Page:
The depths of the epicenters of the recent Oklahoma earthquakes are many thousands of feet below any of the formations that are subjected top fracking. The injection wells are for the disposal of salt water produced by oil wells in the same area. Thus they do not change the overburden or liquids content of the region. About 80,000 wells in Oklahoma have been fracked in the last fifty years. Microquakes below magntude 2 are not particularly rare, but also are not felt. There is no basis in physics or geology for fearing fracking or disposal wells, in general. A little study of geology would alleviate a lot of needless fears.

Stan

the 5.6 quake was given at 3 miles...Oklahoma Hit by Earthquake for a Second Night in a Row 

that was the largest quake in OK history...there were 15 quakes over 3.0 about 5KM deep in the same area in a 24 hour period... here's a record: http://earthquake.usgs.gov/earthquakes/recenteqsww/Quakes/quakes_all.php 

the gas play they are working is the woodford shale, in the anadarko basin; "The Woodford Shale is considered to be one of the most important ...  and ranges in depth from 13000 to more than 40000 ft (estimated)." http://certmapper.cr.usgs.gov/data/noga95/prov58/text/prov58.pdf

Stan Robertson's picture
Stan Robertson
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Posts: 494
rjs wrote: Stan Robertson

rjs wrote:

Stan Robertson wrote:

rjs wrote:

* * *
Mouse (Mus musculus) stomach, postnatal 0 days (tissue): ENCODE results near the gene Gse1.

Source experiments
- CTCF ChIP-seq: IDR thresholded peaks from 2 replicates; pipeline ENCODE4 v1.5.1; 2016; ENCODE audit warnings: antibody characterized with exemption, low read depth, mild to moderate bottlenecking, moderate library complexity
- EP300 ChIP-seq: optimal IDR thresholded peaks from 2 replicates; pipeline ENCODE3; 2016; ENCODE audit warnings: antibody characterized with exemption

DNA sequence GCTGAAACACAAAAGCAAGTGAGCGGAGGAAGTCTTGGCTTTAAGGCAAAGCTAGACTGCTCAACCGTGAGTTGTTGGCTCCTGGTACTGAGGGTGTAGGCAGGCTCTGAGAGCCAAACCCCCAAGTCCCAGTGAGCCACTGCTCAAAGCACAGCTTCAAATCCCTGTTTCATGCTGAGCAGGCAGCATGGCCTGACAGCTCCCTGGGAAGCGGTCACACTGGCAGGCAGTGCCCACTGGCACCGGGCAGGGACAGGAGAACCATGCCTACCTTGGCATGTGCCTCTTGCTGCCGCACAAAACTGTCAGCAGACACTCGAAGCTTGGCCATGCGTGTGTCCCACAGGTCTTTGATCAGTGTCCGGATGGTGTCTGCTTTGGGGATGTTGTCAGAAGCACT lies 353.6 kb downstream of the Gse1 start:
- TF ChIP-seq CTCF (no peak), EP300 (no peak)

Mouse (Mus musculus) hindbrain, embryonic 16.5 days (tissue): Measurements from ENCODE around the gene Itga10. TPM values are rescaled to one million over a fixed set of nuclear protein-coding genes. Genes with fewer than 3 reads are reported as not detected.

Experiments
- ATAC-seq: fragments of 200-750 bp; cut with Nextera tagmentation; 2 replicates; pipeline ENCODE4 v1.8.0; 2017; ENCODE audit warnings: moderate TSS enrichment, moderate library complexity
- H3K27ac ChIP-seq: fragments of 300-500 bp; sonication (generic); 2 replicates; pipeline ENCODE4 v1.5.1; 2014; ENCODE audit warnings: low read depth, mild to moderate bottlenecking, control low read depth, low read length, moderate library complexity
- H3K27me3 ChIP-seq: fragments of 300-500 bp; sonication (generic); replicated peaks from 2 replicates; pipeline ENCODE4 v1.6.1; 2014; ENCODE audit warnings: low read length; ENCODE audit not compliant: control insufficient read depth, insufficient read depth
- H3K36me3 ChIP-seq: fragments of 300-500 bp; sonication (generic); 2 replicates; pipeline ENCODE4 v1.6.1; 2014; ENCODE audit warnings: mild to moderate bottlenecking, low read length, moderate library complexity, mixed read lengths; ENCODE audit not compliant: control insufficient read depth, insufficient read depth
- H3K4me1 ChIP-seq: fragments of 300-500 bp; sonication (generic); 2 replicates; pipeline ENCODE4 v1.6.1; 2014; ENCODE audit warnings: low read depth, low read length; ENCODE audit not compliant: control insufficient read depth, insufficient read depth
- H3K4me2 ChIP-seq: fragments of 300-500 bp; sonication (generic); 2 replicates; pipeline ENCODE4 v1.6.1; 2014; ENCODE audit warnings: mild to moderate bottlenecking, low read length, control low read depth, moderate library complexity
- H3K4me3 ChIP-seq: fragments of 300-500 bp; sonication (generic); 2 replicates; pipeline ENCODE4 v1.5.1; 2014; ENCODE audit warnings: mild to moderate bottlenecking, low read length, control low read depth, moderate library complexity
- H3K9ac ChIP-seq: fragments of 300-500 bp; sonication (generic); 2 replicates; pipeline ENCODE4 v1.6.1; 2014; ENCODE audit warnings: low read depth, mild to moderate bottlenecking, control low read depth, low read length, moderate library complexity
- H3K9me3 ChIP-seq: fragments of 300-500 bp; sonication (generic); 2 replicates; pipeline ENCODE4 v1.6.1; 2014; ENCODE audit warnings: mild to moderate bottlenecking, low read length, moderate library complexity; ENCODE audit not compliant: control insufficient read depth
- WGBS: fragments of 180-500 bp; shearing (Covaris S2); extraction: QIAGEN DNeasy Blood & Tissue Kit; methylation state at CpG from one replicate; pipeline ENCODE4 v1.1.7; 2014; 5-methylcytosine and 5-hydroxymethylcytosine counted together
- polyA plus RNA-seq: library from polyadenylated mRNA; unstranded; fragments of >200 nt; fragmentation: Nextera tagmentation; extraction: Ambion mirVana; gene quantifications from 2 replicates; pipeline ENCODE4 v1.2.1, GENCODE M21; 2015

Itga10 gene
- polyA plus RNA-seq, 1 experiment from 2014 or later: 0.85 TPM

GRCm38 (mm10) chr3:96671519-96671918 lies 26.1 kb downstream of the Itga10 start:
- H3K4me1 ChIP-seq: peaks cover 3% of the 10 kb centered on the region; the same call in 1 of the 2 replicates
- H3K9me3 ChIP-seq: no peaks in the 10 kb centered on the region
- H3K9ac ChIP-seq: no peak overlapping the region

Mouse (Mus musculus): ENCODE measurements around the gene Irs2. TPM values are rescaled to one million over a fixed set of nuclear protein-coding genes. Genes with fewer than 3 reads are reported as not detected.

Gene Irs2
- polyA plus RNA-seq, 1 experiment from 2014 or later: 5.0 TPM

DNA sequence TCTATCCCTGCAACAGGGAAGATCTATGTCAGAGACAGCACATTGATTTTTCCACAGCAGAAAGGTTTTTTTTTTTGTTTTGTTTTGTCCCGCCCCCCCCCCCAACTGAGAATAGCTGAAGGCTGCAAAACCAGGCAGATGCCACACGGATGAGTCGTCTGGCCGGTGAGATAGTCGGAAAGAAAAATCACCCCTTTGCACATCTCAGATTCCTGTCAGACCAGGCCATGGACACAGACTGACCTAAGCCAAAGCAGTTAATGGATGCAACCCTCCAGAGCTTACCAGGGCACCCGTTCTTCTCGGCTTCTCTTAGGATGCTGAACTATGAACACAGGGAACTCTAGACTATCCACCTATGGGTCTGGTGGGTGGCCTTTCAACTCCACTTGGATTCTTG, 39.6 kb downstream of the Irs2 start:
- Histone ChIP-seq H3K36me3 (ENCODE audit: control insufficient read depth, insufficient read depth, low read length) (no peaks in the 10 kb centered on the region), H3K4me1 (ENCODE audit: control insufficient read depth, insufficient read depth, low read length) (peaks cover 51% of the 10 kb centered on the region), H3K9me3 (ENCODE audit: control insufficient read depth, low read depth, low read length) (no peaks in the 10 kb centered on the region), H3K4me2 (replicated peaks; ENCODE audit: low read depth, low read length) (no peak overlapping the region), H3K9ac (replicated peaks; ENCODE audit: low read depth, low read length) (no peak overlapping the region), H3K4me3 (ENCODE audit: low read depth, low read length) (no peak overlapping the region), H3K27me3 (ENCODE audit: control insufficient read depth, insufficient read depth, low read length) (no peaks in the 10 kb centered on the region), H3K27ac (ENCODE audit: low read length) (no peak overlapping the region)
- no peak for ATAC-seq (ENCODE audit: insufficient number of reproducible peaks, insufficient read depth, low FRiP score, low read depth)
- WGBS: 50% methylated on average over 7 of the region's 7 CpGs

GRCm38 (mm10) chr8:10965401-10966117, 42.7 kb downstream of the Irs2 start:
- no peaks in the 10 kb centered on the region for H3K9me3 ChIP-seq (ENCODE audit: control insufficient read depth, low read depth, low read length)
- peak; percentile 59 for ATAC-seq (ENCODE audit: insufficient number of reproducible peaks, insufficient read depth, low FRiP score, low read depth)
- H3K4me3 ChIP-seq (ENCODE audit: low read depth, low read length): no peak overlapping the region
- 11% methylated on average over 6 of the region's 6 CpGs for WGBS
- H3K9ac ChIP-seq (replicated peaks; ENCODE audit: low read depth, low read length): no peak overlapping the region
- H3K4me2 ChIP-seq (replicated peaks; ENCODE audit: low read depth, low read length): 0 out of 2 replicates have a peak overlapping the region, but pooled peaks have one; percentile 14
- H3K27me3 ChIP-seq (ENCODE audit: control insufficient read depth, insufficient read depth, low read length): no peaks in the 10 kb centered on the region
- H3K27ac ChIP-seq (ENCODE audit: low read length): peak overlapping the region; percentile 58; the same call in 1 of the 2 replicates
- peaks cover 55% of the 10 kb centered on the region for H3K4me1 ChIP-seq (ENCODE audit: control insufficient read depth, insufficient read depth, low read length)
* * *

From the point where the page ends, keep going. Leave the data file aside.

Oklahoma earthquakes raise more questions about hydrofracking, injection wells - Another swarm of earthquakes in an unusual part of the country has generated aftershocks of debate about whether the oil and gas drilling process called hydraulic fracturing, or fracking, is to blame. The early returns in Oklahoma, where a 5.6-magnitude earthquake near Sparks damaged buildings and rattled nerves on Saturday, are inconclusive. Much as scientists said there just isn’t enough evidence to link earthquakes this summer in Virginia and Colorado to fracking, officials over the weekend declined to connect the Oklahoma quake to the common drilling practice.The process of fracking involves the high-pressure injection of water, sand and chemicals into oil and gas wells to break up tight rock and sand and free up more hydrocarbons. The fracking fluids are then stored for later use, recycled or disposed of in injection wells.  According to the Associated Press, there are 181 such injection wells in the vicinity of Saturday’s Oklahoma quake and Sunday’s aftershocks. AP also reported Oklahoma typically only experienced about 50 earthquakes a year until 2009 when that number spiked dramatically. Last year there were 1,047 small quakes in the area, prompting the installation of seismographs. The U.S. Geological Survey (USGS) is now seeking more data on the weekend quakes in Oklahoma, a state whose panhandle region borders southeastern Colorado, where earthquakes this summer shook area residents in an area with natural gas drilling.